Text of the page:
Before Osage senior outside hitter Kelsey Havel takes the court for a match, she meets assistant coach Marin Thorson on the sideline for a handshake.
“Kelsey is obviously our go-to, a lot of athletes in that position find it a lot of pressure to constantly perform at a high level,” Thorson said. “So Coach (Andie) Olson told me, ‘I need Kelsey to loosen up before matches.’ She would always take everything on our shoulders in years past, but she didn’t want to be that way this year. How can I make this happen? A handshake is what came to mind, started at a weekend tournament and then it just kind of stuck.”
The handshake has grown over time through weight-room jokes and practice shenanigans, so when Havel takes the court for the state semifinals, it’s an extensive routine.
Thorson and Havel tell the story of her senior season, starting with simple handshake high-five and fist-bump gestures, to a fake phone call and finally, a home run, which Havel knocks out of the “park.”
Just a few seconds later, Havel rises from the ground and pulls her elbow back to crank out a swift, powerful swing, knocking down the first of many kills she will have this match.
Composure. Consistency. Leadership.
Havel has it all, which is why she is the Globe Gazette’s 2017 Volleyball Player of the Year.
Havel finished the season with 334 kills on a 0.322 efficiency, reaching the 1,000 career kills mark on Sept. 30. She finished her career with 1,196 kills and 972 digs after the state semifinals.
“I think she’s the player of 3A,” Olson said. “I really feel like this year she’s taken a different role on our team as a leader that you can’t teach kids. The kids look up to her a lot and she realizes that now more than she ever has. So, I think she’s taken that but not been arrogant about it, not over the top at all, just a proud volleyball mom moment.”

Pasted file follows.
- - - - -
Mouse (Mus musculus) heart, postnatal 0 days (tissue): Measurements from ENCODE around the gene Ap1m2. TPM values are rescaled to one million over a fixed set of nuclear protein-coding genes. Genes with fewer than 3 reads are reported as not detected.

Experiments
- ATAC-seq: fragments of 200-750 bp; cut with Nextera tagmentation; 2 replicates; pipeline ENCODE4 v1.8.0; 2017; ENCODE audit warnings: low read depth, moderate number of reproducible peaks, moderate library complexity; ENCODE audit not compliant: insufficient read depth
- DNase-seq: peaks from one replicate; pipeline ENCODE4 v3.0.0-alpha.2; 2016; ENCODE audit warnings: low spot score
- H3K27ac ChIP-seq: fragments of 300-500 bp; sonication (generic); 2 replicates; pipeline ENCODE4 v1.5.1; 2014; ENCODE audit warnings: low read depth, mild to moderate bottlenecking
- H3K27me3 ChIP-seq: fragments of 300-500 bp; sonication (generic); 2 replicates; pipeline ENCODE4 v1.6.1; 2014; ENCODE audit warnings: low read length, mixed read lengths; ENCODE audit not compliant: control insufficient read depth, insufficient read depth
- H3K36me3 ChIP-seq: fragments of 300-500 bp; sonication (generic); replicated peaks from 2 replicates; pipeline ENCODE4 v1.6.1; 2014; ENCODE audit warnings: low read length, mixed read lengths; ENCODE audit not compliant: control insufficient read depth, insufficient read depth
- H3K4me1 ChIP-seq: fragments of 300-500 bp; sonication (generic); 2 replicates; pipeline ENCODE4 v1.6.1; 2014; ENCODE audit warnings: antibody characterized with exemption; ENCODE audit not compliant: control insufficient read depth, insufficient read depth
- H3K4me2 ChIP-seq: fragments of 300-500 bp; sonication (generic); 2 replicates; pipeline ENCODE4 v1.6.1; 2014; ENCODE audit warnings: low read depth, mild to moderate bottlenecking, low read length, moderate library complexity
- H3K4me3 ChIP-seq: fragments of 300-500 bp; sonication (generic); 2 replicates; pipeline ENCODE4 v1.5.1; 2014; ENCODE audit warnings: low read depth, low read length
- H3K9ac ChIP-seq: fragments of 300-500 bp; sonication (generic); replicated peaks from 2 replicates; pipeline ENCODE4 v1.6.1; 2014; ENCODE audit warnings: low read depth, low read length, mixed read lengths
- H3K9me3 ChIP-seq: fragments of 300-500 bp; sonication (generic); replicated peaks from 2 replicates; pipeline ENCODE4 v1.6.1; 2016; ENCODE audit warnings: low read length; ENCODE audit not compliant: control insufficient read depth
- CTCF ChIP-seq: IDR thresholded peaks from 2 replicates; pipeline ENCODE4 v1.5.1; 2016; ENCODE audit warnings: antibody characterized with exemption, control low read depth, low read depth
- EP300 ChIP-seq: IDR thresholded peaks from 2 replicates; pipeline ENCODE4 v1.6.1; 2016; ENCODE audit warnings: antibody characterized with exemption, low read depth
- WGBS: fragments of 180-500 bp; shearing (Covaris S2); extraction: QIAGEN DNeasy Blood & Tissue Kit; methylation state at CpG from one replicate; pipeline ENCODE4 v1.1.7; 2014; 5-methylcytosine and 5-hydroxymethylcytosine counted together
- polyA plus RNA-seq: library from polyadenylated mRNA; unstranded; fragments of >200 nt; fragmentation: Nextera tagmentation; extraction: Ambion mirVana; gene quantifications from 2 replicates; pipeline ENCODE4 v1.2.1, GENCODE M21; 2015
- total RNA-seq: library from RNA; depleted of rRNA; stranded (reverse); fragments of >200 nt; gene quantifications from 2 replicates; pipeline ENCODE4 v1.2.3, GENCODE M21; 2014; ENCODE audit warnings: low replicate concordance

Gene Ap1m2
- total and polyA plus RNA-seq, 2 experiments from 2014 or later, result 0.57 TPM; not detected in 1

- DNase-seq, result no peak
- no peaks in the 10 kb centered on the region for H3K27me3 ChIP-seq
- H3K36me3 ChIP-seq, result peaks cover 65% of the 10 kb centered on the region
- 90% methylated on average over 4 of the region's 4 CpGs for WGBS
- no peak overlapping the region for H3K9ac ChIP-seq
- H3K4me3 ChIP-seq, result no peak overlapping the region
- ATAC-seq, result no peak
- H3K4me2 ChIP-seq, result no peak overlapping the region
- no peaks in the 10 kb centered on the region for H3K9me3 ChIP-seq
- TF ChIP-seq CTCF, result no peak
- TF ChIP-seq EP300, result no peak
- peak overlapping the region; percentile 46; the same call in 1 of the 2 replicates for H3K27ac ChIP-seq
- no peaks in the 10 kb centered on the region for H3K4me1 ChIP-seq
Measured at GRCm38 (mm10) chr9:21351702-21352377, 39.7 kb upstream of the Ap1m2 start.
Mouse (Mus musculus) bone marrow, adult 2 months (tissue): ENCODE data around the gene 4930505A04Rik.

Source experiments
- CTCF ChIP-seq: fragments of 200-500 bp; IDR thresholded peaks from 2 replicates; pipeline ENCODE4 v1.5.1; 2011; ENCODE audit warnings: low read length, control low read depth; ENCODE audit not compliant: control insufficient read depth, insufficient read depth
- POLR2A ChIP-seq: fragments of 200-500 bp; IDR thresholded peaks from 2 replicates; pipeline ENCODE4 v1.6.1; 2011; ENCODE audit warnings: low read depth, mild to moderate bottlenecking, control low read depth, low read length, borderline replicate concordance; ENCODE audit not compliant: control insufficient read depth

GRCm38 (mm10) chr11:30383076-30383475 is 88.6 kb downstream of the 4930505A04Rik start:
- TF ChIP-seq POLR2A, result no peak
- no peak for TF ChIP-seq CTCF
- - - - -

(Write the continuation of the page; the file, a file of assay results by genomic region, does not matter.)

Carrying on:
The numbers speak for themselves. Havel is the ideal outside hitter, a go-to for the kill on any set and the second-best defensive player on the back row. Havel’s 234 digs this season show her versatility, and are representative of a highly dynamic Osage team: a group of girls who can do anything.
But you wouldn’t know unless you saw her take the court. Havel embodies the classic humble-star athlete. She gives all the credit to her team after Osage won its first match over Tipton at the state tournament.
“The team that we have right now is unbelievable,” Havel said. “We have people that fill every spot and people that work hard in practice against us and just I always have somebody behind me I can count on and a great setter amazing blockers. It’s just a well-oiled team that we have and that has helped us this season.”
Her confidence and composure permeates the court, which is what helped Osage maintain a stable mindset throughout the season. The Green Devils weren’t the loudest, most celebratory team on the court, but they got the job done.
“We expect it, you expect to put the ball down every time you get it,” Havel said. “It’s a mindset you just want to get going and go to the next one. It’s kind of our team; we’re not super peppy people, but we’re definitely competitive.”
Havel has a mind for the game. She can read defenses and plant the ball at any angle, making her extremely unpredictable. Her sharp or deep cross hits are her strong suit, but in the regional final against Forest City, Havel knew she had to change it up.
“They left us quite a bit of line, so I definitely had a lot of shots I could work with, which showed obviously in the match,” Havel said.
It’s that intelligence that makes her coachable, able to fix her own errors and improve. And she’ll tell you exactly what was going on in her post-match interview.
“Well there was a few times where I definitely left too early and contacted it too high and it flew out of bounds,” Havel said after the state quarterfinal. “As a player and as a coach we noticed that so Olson let me know so I could focus on that in my next swings.”
It’s that kind of humility that makes Havel a good team leader. Osage was a highly dynamic team this year, taking a lot off of Havel’s shoulders, but at the end of the day, she held all the pieces together.
“She’s the person that coaches dream about in this game,” Thorson said. “To watch her in the weight room, her mental fortitude of what needs to be done, that’s what it is. That’s what your other athletes to see and look up to.”